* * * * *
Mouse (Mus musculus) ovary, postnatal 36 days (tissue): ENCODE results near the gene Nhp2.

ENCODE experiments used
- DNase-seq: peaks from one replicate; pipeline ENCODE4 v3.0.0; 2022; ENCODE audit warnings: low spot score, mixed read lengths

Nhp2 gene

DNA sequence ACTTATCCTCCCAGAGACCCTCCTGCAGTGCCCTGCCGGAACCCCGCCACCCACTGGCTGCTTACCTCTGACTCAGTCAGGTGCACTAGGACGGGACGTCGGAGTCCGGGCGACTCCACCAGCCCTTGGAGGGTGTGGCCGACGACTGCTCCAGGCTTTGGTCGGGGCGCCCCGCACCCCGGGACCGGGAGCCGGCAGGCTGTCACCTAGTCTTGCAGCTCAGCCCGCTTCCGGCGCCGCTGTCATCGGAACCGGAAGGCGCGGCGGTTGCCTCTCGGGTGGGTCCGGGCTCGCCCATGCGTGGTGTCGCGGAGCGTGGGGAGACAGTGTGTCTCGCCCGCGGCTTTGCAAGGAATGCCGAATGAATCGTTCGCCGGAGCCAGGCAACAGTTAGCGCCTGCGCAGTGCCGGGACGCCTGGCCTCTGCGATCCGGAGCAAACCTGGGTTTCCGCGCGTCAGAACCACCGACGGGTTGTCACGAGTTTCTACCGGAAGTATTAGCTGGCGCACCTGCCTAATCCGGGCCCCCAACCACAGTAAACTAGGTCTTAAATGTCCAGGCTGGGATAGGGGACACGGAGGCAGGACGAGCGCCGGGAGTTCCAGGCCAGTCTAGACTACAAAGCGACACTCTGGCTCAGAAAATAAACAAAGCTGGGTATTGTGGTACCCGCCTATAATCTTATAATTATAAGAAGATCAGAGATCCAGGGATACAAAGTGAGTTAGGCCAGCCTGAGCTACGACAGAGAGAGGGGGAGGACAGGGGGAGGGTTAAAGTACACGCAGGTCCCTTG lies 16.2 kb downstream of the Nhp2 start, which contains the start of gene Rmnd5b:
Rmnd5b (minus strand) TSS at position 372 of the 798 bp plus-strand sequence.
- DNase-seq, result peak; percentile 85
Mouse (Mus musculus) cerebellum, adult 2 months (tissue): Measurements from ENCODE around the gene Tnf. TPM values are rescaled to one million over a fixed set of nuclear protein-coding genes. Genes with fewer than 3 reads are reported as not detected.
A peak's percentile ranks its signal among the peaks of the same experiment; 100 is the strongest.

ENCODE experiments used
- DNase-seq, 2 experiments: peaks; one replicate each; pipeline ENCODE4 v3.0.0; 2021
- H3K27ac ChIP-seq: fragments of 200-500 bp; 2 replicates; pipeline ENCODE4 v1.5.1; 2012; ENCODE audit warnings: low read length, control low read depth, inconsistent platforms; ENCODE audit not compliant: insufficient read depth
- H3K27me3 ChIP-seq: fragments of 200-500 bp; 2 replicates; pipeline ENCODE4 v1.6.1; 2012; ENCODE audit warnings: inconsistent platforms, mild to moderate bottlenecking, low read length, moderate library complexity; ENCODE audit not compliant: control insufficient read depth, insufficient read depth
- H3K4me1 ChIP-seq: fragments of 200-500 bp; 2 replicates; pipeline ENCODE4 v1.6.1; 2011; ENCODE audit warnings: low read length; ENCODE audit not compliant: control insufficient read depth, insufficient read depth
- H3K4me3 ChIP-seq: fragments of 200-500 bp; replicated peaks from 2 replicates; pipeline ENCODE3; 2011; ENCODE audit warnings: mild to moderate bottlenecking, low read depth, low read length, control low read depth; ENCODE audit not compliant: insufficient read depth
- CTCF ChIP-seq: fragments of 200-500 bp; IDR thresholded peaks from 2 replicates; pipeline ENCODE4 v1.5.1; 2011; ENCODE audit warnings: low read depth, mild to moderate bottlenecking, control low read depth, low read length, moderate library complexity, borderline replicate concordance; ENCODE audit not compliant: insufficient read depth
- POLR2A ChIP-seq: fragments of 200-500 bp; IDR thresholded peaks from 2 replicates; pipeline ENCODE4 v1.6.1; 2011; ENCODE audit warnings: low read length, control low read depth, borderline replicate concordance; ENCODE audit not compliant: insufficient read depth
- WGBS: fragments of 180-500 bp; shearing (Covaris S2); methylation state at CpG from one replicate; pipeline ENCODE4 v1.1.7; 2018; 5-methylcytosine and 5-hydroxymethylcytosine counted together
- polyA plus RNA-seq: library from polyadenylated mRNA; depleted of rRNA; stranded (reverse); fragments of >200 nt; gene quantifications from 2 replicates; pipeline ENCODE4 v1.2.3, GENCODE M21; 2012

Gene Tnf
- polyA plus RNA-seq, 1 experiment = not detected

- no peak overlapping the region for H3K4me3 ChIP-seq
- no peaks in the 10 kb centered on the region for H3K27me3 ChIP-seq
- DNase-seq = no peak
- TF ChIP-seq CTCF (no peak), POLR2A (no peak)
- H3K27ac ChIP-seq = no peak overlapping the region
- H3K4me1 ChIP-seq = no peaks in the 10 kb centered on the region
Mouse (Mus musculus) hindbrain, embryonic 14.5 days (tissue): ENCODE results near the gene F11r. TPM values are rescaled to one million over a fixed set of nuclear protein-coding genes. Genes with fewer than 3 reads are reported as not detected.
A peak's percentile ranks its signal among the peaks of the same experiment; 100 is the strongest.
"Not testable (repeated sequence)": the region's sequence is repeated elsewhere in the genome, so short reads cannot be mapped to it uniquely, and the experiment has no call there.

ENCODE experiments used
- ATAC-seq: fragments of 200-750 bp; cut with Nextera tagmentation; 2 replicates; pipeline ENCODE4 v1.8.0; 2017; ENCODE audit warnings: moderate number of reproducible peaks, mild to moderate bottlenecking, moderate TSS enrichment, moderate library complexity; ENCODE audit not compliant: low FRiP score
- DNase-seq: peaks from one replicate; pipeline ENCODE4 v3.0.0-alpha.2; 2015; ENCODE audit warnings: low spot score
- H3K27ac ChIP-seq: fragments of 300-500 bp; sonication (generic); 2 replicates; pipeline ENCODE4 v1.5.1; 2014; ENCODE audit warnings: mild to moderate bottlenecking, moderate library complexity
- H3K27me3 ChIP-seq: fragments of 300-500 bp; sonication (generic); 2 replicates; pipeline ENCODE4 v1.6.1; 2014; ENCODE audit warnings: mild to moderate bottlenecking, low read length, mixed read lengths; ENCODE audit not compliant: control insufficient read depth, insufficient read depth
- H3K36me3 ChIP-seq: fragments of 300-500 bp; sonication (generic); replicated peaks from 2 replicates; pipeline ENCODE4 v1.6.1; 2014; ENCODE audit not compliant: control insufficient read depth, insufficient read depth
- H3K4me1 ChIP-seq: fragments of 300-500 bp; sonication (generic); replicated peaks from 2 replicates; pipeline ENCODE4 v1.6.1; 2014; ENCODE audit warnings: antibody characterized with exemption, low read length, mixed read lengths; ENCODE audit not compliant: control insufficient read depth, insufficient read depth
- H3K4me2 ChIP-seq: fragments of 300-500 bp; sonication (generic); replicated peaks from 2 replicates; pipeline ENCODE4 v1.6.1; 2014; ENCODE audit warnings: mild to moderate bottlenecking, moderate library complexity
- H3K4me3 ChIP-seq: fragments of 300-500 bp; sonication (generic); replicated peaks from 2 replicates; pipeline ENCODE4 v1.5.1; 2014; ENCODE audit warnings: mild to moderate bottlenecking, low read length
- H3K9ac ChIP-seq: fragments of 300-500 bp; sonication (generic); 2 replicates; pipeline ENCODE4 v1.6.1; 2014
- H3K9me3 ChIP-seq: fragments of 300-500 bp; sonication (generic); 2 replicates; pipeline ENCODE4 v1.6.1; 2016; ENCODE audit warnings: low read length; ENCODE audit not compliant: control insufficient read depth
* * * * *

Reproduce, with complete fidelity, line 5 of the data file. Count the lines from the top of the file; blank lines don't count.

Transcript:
DNA sequence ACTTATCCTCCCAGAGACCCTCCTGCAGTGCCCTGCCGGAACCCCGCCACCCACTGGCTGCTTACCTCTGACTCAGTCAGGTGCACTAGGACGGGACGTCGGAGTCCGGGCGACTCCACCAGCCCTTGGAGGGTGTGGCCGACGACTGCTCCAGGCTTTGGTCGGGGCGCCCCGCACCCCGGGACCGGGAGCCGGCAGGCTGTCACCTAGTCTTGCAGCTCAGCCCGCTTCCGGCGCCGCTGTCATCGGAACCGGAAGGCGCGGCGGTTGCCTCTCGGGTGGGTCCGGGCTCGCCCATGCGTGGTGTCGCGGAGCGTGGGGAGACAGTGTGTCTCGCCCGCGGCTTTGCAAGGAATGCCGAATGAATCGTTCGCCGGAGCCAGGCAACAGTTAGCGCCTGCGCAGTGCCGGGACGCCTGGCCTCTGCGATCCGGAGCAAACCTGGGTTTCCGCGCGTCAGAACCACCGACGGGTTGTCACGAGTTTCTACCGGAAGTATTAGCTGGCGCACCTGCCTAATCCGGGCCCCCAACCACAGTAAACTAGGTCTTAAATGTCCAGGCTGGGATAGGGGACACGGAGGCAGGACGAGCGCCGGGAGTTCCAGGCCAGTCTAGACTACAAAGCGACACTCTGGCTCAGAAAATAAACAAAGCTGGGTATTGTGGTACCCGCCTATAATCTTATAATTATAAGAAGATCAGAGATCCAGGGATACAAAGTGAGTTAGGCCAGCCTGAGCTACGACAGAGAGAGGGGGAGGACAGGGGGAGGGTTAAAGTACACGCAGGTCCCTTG lies 16.2 kb downstream of the Nhp2 start, which contains the start of gene Rmnd5b: